Over recent decades dads have become more involved in pregnancy and raising children. When once they were excluded from the labour ward, now there are antenatal appointments, parentcraft classes and presence at the birth. We don’t just pace up and down outside waiting to light the cigars anymore. And so, when a baby dies, there’s a deep impact on many dads but it‘s one that’s not always recognised by society. Men are expected to be ‘strong’, to get things done. Does that mean they’re expected not to care? If so, it’s totally unreasonable.
It’s sometimes said that men grieve differently from women. This is open to question. What’s certain is that men do grieve. Grief is an individual process but it is also totally natural. People move through it differently. Whether that’s because they are male or female is doubtful. It’s also true that, very commonly, a baby’s death puts enormous strain on relationships. Couples may grieve in different ways and at different times, and this can lead to difficulties or accusations that one or the other doesn’t care, or cares too much. It can be very tough. There can be physical effects of grief – it can be exhausting, affect concentration and motivation, cause symptoms such as chest pain and anxiety. It can also affect self-confidence and self-esteem.
Tips on coping
Answering ‘how do dads cope?’ is difficult, precisely because everyone experiences grief differently. Having said that, many men find that:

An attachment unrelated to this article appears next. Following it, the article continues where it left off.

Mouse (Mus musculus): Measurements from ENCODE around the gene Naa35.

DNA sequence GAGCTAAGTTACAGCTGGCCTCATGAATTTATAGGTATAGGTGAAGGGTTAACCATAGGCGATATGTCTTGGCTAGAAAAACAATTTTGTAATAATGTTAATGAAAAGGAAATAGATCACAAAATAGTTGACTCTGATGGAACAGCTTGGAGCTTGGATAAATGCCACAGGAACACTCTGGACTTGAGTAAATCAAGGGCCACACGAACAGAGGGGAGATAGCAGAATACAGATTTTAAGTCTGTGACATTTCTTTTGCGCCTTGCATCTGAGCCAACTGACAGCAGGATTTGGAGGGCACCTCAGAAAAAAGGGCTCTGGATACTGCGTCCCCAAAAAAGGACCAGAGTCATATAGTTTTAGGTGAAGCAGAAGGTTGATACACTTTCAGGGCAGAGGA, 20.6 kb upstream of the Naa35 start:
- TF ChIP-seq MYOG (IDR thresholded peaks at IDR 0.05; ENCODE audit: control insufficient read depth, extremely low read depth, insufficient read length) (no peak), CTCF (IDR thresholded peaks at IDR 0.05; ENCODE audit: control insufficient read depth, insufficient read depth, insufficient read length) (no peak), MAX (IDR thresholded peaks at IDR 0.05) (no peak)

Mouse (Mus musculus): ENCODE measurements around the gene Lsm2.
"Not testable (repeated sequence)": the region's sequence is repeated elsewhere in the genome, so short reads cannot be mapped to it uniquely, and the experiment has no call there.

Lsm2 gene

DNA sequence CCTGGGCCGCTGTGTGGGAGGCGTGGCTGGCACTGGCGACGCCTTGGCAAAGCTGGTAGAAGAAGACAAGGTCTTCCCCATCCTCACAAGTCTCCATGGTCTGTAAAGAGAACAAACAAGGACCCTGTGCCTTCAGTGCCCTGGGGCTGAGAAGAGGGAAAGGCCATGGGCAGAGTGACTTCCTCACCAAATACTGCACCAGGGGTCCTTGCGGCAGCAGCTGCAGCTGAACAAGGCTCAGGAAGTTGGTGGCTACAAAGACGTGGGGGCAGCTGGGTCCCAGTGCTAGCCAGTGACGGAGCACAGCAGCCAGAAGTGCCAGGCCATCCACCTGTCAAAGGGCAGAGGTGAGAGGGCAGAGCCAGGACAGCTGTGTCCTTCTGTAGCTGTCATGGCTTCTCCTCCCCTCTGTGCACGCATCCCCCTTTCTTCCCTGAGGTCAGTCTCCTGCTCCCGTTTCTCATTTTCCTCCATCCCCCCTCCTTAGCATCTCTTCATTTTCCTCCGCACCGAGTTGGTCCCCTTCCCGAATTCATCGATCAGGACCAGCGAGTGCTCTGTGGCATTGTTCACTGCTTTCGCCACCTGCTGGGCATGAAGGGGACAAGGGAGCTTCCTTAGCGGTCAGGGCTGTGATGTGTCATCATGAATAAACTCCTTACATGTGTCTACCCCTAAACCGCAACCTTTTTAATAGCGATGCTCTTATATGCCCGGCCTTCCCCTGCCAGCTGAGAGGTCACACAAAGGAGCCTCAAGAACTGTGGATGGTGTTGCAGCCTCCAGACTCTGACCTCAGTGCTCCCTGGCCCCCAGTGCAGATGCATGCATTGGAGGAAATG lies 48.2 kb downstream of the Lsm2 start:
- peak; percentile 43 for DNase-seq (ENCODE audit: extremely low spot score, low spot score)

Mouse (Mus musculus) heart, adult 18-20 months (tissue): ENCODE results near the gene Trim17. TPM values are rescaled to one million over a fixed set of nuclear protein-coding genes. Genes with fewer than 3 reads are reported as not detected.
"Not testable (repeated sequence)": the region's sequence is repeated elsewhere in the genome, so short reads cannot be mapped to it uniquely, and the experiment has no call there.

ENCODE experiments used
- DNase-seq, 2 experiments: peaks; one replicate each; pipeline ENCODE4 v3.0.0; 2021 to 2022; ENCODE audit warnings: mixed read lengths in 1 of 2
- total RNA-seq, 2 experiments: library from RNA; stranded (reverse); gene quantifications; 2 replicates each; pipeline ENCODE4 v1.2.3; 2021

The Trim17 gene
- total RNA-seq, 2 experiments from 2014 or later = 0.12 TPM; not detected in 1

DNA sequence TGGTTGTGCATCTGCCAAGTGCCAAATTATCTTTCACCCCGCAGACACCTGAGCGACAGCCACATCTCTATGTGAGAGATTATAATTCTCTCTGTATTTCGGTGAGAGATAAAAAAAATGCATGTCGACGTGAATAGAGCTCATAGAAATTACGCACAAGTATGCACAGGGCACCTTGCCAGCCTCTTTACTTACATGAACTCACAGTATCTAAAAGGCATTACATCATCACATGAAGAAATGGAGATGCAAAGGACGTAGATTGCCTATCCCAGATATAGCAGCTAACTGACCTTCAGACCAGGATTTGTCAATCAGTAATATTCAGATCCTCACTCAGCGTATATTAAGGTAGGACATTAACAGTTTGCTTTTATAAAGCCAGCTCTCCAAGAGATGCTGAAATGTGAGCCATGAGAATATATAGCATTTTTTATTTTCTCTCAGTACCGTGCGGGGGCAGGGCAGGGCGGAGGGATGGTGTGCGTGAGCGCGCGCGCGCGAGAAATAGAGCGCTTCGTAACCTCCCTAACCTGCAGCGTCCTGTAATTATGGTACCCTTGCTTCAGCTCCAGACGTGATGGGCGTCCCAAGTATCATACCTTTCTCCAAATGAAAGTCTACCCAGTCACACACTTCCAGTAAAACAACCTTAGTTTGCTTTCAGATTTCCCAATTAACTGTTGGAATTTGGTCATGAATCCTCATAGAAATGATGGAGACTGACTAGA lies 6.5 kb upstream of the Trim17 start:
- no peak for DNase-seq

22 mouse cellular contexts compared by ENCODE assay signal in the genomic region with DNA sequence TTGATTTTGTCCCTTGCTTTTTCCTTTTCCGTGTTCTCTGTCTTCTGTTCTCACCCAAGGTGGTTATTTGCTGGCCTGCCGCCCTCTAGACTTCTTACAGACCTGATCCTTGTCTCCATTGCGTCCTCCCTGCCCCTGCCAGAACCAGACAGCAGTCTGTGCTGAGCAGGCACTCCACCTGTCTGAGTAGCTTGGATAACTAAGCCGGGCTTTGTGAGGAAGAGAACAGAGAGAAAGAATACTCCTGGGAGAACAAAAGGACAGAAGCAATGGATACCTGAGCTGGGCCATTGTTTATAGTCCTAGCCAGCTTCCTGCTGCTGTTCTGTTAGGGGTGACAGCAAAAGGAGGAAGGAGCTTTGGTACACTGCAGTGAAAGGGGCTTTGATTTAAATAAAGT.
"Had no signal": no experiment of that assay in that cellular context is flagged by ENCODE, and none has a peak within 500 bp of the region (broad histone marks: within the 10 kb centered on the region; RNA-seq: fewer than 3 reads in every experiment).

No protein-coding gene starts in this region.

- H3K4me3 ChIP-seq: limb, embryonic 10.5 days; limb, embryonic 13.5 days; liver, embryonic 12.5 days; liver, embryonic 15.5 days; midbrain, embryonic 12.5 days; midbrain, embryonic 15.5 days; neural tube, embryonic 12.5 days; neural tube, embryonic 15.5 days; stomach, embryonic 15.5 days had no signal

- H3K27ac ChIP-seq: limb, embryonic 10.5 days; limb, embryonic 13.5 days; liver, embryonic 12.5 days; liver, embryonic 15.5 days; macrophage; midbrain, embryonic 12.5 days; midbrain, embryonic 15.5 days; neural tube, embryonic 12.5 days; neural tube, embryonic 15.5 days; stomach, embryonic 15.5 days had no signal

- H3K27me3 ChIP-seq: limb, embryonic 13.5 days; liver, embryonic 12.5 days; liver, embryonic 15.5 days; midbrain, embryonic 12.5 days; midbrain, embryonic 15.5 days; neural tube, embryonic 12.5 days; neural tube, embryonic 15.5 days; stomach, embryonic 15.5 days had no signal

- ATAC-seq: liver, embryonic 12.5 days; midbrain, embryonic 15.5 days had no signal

- It helps to talk – to a friend, partner, GP, helpline or at a support group, even though it can be hard to express feelings. Understand that friends may not know how to cope with your tears or know what to say, but they do care and want to help.
- Bottling things up can be damaging, by being ‘strong’ for your baby’s mum and at work you can be storing up problems for later. Allow yourself to react to whatever it is you are feeling, don’t hide your emotions.
- Avoid self-medicating with drugs or alcohol as this doesn’t help anyone.
- Vigorous exercise can help to improve your mood, help you to sleep and reduce anxiety.
It may help to chat to other parents on our forums to find out how they are dealing with this issue within their family life. You can also talk to us via our live chat service, email us at firstname.lastname@example.org or call us on our helpline on 0808 800 2222 to speak to trained family support worker.